Those words sum up the jQuery paradigm. In jQuery, you query the DOM using a CSS selector, and the result of that query is a jQuery object, which you can then operate on using method chains. It’s fairly rare in jQuery to work directly with a DOM element. While Dojo supports this paradigm through its dojo.query() method and the NodeList it returns, it’s common in Dojo to work directly with a DOM element rather than a NodeList. My initial inclination was to stick with what I knew from jQuery, and to use dojo.query() to get everything I wanted to work with. As I dug in, though, I discovered that it could actually be just as elegant (and less expensive) to work directly with DOM elements, even though they didn’t come with any of the magic of a jQuery object. The syntax for doing so was a bit different — for example, dojo.addClass(myDomElement, ‘foo’) instead of $(myDomElement).addClass(‘foo’) — but the more code I wrote, the more frequently and easily I found myself using the dojo.addClass syntax instead. Embracing this approach was especially valuable when it came to methods that returned something. For example, the dojo.connect() method (used to connect events to elements, similar to $().bind()) returns a connection object, which can be stored and disconnected later without having to know which element the event was attached to. This is, in a word, awesome. It’s also an example of how Dojo requires you to think somewhat differently about how you write your JavaScript.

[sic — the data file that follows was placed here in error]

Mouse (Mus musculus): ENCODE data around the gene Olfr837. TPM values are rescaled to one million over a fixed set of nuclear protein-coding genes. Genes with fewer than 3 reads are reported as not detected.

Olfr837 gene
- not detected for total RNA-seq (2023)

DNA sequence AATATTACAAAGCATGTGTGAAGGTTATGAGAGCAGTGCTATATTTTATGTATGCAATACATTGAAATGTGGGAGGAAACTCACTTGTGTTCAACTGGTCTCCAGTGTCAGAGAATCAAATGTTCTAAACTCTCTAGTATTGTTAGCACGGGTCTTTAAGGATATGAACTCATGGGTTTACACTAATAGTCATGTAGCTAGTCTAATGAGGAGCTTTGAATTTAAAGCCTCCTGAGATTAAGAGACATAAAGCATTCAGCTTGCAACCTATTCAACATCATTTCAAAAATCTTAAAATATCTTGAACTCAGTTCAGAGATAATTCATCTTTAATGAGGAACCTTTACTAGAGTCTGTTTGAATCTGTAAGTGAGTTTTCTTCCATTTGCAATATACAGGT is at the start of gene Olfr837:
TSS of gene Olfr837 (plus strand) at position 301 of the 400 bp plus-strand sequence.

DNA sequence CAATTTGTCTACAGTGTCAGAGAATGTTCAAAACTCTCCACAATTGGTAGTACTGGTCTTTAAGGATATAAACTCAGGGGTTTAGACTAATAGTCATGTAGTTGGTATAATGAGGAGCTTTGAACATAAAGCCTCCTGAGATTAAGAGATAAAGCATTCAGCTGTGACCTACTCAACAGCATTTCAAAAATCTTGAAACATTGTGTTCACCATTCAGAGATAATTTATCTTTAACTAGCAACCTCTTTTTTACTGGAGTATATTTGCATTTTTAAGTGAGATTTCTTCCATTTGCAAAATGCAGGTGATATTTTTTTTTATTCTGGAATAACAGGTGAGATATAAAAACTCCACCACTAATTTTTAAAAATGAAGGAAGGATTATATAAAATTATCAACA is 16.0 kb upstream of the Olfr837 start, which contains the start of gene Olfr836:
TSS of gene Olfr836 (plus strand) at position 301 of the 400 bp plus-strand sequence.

Returning a Result For the Win

Along those lines, I had to get used to the fact that a lot of Dojo methods returned objects that I could talk to later. For example, dojo.animateProperty() created an animation object which could later be play()’d. All of the XHR methods — and asynchronous methods in general — returned a “deferred” object, to which I could later add success and failure callbacks. jQuery does return the native XHR object from its $.ajax() method, so you can technically add callbacks there too. What I liked about Dojo’s deferred approach is that it provides a common, simple interface for interacting with all asynchronous operations, and even lets you define your own. Getting the hang of how to take advantage of these things took some doing, coming from the more procedural, chained world of jQuery, where just about everything returns a jQuery object. Soon, though, I was setting up animations long before I was ready to play them, and adding callbacks to XHRs after they started.